... they are successful in making the Dolphins one-dimensional on offense, which is something they have been able to do with regularity thanks to a rush defense that surrenders just 82.3 yards per game (No. 2 in the league). Thigpen admitted via conference call Tuesday at Halas Hall that he hadn't taken so much as one rep with his own offense since the final game of the preseason before entering last week's contest as the emergency No. 3 signal caller, so it's only natural that the Miami coaching staff will scale down the playbook to some degree and only make calls he's comfortable running. Expect the Bears to creep both of their safeties toward the line of scrimmage regularly, daring Thigpen to take a shot downfield to Brandon Marshall.

... they can't keep Devin Hester under wraps in the return game. The Dolphins' special teams have been a disaster all season, with the exception of kicker Dan Carpenter, and the idea of Hester coming to South Florida is pretty scary. Actually, the last time he was here, he returned the opening kickoff for a touchdown in the Super Bowl against the Colts. The Dolphins have been particularly ineffective at covering kickoffs this season, and last week they gave up a couple of long returns to Tennessee rookie Marc Mariani. Now, Mariani is a good-looking player, but he's no Hester. If the Dolphins don't tighten up their coverage and aren't almost flawless in their lane assignments, this has the potential for disaster. One or two long Hester returns easily could be the difference in this game.

... offensive coordinator Mike Martz reverts back to an unbalanced pass-to-run ratio and Cutler tries to do too much with his arm. Going against his air-raid nature, Martz has actually called about as many running plays as he has passing plays the last two weeks, and, coincidence or not, the Bears are 2-0 in that stretch and have only seen Cutler get sacked a total of two times. It's not like Forte and Chester Taylor have been crazy effective on the ground, as they're averaging only 3.8 and 3.2 yards per carry, respectively, but the mere fact that defenses have to now respect the run has taken some of the pressure off Cutler and made it easier for his receivers to find ways to get open when it is time to throw.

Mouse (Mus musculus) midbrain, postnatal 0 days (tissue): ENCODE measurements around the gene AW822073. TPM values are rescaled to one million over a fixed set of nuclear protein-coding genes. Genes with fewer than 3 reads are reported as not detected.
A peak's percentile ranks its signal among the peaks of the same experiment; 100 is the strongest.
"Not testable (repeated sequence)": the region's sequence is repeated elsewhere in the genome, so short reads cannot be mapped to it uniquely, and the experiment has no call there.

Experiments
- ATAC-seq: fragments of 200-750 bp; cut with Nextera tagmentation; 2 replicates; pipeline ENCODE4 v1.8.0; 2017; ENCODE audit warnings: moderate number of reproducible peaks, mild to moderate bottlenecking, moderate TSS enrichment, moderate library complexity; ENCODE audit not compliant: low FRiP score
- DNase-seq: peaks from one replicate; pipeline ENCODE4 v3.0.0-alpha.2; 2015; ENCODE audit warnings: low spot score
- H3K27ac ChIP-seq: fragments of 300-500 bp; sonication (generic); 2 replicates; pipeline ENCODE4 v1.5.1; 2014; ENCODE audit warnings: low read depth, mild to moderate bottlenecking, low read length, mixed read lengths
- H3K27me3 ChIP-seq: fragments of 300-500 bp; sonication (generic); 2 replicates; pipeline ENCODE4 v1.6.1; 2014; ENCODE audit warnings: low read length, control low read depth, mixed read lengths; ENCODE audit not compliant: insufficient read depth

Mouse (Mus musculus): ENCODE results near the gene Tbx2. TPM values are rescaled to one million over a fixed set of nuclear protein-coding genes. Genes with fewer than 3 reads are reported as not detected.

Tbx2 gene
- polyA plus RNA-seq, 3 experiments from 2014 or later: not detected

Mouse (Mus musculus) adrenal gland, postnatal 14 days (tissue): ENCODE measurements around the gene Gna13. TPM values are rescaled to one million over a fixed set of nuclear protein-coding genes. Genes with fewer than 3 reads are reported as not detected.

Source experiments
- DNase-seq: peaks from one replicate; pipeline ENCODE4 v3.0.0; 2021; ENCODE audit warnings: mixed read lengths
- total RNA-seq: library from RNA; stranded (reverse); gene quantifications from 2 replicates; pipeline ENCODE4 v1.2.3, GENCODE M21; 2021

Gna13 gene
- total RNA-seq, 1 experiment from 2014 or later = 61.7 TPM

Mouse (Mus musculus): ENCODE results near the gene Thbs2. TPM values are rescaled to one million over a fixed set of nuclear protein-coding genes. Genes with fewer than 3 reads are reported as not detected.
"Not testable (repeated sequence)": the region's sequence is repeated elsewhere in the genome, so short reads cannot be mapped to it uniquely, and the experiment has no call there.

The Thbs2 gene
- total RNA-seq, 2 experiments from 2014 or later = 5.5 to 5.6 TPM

Alan Poupart:
The Dolphins come into this game battered and bruised, and they're without Henne and possibly Long as well. It would seem the team is too beaten up to be able to come back and win a second game in five days, yet there are things in Miami's favor. The first is home-field advantage, which shouldn't be underestimated even though there will be a large number of Bears fans in the stands. The Dolphins defense also has been solid throughout the season, and there's no reason to think it can't stop a Bears offense that has been inconsistent at best. If you believe in the need factor, it's also a lot more important game for the Dolphins than it is for the Bears, who already are at six wins and don't have nearly as many top teams to deal with in their conference to make the playoffs. The Dolphins have been very good all season at winning in tough circumstances, while the Bears have beaten exactly one team with a winning record all year. Maybe logic says the Dolphins are too beat up to win this game, but it says here they pull it out. ... DOLPHINS 19, BEARS 17.

John Crist: Professional football is a game of matchups and injuries, and it appears the Bears have the advantage in both categories Thursday. The Dolphins feature a run-first offense that hasn't run it particularly well of late, plus, if they change their approach, doing so with a third-string QB getting his first start in a season and a half isn't the way to do it. It's remarkable how healthy the Chicago roster is nine games into the campaign, which is something Miami can't say on either side of the ball, and that makes the quick turnaround from Week 10 to Week 11 so much tougher for the home team. ... BEARS 20, DOLPHINS 13.

To go back and read Part I of this Behind Enemy Lines series, where Alain answered five questions from John, Click Here. To read Part II, where John answered five questions from Alain, Click Here.